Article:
According to one childcare author, a close relationship with your child that is based on empathy, mutual respect and trust can help them feel more confident.
Sarah Ockwell Smith, author of "The Gentle Parenting Book", told CNBC by telephone that gentle parents understand their children's capabilities so expectations for their behavior are appropriate for their age.
She said that gentle parents aren't expecting their child to behave like an adult, but they do empathize and understand their actions. She said that, for example, if they are unable to behave, a gentle parent will try to help them express their feelings better than punishing them.
Ockwell Smith explained that children who grow up in homes with less punishment and shouting have a greater self-esteem.
She said that calmer and more compassionate parenting had a positive impact neurologically on the development of the amygdala (the brain part responsible for emotional regulation). Ockwell Smith stated that research has shown that children who grow up in supportive and nurturing environments have a larger brain.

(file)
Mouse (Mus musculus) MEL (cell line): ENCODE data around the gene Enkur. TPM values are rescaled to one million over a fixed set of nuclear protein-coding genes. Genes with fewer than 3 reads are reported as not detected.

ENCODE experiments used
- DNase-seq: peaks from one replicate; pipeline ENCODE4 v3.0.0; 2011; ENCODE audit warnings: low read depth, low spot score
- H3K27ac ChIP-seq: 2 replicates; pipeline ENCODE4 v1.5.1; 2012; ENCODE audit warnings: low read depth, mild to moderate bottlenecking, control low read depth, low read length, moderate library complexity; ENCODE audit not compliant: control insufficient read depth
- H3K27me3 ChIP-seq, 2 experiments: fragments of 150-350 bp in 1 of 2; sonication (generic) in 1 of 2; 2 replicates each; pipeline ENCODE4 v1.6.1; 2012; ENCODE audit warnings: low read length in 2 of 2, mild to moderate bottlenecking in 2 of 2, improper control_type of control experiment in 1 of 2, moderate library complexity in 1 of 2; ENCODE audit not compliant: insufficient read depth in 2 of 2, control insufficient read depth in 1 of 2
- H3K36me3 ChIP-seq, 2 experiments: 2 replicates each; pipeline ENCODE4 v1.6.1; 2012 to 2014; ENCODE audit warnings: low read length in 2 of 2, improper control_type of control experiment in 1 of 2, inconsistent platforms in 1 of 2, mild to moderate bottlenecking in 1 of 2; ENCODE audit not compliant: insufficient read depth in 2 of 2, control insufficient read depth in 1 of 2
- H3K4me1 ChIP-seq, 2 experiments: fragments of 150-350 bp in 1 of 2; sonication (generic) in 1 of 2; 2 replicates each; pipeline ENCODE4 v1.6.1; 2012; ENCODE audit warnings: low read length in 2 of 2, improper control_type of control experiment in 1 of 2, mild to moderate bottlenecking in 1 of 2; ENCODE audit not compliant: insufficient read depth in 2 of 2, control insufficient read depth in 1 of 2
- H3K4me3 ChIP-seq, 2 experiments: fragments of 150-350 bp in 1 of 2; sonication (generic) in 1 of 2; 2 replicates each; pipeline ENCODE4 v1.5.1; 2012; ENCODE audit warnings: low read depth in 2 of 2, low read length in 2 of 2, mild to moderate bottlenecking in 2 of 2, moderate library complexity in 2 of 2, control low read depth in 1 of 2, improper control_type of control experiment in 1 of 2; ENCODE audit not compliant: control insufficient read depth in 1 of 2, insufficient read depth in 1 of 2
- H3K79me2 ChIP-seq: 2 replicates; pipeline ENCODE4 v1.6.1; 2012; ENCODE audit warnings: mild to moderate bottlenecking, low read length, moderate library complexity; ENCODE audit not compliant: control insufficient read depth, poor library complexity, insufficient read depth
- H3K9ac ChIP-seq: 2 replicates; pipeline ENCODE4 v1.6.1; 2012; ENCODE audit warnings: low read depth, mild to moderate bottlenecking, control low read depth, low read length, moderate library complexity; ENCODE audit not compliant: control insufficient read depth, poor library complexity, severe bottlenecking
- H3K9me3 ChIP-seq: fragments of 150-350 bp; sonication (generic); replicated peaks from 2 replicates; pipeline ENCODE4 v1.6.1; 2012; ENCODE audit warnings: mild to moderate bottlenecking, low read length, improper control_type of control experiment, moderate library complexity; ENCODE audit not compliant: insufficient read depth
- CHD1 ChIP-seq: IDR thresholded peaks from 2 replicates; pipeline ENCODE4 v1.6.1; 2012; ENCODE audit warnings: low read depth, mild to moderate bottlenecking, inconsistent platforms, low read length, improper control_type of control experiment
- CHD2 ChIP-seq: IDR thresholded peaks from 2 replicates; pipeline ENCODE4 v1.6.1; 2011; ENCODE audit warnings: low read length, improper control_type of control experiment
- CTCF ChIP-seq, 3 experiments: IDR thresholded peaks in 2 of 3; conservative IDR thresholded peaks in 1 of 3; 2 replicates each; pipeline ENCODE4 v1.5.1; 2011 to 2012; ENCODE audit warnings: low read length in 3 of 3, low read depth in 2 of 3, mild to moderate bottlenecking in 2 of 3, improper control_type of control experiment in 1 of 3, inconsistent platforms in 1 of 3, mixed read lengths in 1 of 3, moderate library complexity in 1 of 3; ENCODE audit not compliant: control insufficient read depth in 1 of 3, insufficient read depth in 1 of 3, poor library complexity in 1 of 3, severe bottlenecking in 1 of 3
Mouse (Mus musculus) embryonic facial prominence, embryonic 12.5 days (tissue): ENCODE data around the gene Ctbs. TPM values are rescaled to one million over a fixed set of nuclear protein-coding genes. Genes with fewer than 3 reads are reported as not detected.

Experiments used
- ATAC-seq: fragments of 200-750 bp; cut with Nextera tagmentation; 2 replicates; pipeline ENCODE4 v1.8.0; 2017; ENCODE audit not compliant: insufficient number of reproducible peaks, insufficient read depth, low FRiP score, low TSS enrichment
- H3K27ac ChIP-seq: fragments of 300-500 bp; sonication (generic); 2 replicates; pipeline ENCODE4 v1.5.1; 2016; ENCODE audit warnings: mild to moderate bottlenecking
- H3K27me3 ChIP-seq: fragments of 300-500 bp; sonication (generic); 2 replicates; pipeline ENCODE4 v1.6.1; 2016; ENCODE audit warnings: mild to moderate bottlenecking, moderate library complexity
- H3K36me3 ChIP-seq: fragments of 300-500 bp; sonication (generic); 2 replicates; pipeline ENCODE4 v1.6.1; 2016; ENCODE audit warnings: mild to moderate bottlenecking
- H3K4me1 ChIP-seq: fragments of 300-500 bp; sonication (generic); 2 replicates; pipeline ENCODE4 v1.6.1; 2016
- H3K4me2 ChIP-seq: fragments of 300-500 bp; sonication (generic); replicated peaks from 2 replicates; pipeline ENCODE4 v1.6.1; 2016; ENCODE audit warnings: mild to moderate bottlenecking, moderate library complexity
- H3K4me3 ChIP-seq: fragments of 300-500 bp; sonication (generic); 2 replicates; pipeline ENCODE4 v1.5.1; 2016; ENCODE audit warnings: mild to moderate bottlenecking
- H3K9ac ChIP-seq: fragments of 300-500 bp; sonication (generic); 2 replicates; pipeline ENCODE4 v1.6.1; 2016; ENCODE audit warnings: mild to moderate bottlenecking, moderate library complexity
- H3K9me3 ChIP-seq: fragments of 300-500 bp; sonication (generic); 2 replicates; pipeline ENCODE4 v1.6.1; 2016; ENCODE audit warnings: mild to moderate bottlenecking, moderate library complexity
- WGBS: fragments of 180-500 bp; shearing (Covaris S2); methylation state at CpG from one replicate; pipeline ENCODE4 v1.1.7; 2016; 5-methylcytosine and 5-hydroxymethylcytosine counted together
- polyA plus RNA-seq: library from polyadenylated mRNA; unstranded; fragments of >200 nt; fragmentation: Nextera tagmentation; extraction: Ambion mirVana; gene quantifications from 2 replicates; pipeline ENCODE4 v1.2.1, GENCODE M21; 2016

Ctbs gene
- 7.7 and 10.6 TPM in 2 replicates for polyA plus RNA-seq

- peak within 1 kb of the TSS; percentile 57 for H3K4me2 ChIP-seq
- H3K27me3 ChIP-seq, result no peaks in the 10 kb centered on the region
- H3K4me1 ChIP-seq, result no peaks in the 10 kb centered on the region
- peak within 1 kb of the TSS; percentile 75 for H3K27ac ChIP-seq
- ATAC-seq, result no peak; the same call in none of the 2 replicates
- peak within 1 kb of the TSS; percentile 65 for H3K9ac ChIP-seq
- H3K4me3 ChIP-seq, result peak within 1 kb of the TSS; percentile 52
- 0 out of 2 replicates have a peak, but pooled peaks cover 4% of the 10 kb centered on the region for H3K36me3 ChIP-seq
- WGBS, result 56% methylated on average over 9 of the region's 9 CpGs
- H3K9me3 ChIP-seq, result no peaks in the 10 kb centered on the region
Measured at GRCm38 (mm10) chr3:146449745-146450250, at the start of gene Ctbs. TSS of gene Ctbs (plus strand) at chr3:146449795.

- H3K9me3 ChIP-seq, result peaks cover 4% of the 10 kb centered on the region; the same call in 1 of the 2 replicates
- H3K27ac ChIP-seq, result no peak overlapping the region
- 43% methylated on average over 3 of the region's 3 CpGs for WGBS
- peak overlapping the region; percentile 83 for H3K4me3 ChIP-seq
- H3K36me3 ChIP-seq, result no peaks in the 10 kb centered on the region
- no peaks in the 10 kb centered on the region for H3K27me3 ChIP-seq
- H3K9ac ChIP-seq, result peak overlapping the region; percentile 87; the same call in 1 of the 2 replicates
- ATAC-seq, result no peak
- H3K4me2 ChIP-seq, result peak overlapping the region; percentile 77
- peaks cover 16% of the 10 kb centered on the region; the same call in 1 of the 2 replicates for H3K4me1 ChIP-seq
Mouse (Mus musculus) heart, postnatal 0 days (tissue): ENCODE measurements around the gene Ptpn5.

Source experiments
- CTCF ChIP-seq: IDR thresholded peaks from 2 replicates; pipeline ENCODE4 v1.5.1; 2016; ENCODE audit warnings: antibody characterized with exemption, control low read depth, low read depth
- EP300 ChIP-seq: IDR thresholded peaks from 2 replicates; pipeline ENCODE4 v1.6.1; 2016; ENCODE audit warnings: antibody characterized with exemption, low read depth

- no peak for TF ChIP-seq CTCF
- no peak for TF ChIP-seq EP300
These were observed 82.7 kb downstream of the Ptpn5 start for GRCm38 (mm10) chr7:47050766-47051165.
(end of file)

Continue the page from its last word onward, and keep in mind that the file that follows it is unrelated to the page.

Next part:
Ockwell Smith said, "So they've literally grown that part of their brain responsible for their emotions. And being calm when it's older."
A University of Montreal researcher published a March study that showed "hard parenting" can actually hinder a child’s brain growth. Washington University academics conducted a 2012 study of preschool children that found a positive effect of early supportive parenting on healthy Hippocampal Development. This is the brain region responsible for learning, memory and stress modulation.